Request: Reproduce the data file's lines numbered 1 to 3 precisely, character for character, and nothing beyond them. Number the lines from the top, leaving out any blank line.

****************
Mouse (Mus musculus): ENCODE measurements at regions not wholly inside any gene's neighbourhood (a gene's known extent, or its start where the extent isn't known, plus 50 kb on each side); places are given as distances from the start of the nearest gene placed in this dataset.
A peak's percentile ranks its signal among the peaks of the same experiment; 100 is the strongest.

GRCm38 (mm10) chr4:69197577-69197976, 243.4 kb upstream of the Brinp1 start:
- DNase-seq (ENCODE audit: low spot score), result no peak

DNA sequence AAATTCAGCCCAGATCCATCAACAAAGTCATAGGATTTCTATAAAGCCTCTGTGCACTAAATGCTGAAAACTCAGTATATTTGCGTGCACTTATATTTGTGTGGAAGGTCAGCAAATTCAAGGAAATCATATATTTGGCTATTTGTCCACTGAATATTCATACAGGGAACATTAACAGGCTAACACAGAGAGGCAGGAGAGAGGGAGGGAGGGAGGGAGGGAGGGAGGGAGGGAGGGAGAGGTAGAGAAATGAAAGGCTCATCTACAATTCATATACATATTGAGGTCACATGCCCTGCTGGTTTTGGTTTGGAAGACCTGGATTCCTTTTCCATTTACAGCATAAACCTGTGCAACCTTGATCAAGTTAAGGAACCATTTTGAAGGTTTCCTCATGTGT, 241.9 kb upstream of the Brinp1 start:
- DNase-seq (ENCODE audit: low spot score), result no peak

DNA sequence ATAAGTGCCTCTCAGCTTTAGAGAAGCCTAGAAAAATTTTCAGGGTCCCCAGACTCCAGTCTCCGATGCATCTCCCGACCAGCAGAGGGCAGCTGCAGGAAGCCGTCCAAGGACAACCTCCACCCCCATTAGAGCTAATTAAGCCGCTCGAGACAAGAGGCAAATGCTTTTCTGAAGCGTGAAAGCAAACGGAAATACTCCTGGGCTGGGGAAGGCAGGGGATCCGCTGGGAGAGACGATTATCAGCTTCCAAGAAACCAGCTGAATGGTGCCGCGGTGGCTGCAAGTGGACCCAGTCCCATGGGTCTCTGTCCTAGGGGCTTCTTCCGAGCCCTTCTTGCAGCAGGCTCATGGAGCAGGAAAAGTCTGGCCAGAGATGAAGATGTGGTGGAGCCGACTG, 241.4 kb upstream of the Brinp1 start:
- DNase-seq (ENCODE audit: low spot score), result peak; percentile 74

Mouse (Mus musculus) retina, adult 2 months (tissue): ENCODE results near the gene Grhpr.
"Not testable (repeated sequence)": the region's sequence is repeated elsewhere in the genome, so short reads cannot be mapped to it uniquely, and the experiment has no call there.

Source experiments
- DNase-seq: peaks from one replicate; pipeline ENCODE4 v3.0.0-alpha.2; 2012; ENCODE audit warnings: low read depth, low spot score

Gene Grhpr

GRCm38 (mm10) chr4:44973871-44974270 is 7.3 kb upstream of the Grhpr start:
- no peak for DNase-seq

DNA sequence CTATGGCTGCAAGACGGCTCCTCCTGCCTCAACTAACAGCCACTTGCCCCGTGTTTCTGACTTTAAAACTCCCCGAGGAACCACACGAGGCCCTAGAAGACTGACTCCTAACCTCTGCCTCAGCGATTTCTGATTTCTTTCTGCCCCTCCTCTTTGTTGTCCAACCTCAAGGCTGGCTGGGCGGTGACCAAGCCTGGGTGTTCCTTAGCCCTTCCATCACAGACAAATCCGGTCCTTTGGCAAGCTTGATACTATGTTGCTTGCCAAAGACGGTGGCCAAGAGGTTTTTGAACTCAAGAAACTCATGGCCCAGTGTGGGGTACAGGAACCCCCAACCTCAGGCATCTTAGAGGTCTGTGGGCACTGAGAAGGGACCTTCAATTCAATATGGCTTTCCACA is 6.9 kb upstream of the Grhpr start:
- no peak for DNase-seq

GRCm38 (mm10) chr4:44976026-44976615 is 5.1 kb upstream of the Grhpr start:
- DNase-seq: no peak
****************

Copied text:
Mouse (Mus musculus): ENCODE measurements at regions not wholly inside any gene's neighbourhood (a gene's known extent, or its start where the extent isn't known, plus 50 kb on each side); places are given as distances from the start of the nearest gene placed in this dataset.
A peak's percentile ranks its signal among the peaks of the same experiment; 100 is the strongest.

GRCm38 (mm10) chr4:69197577-69197976, 243.4 kb upstream of the Brinp1 start: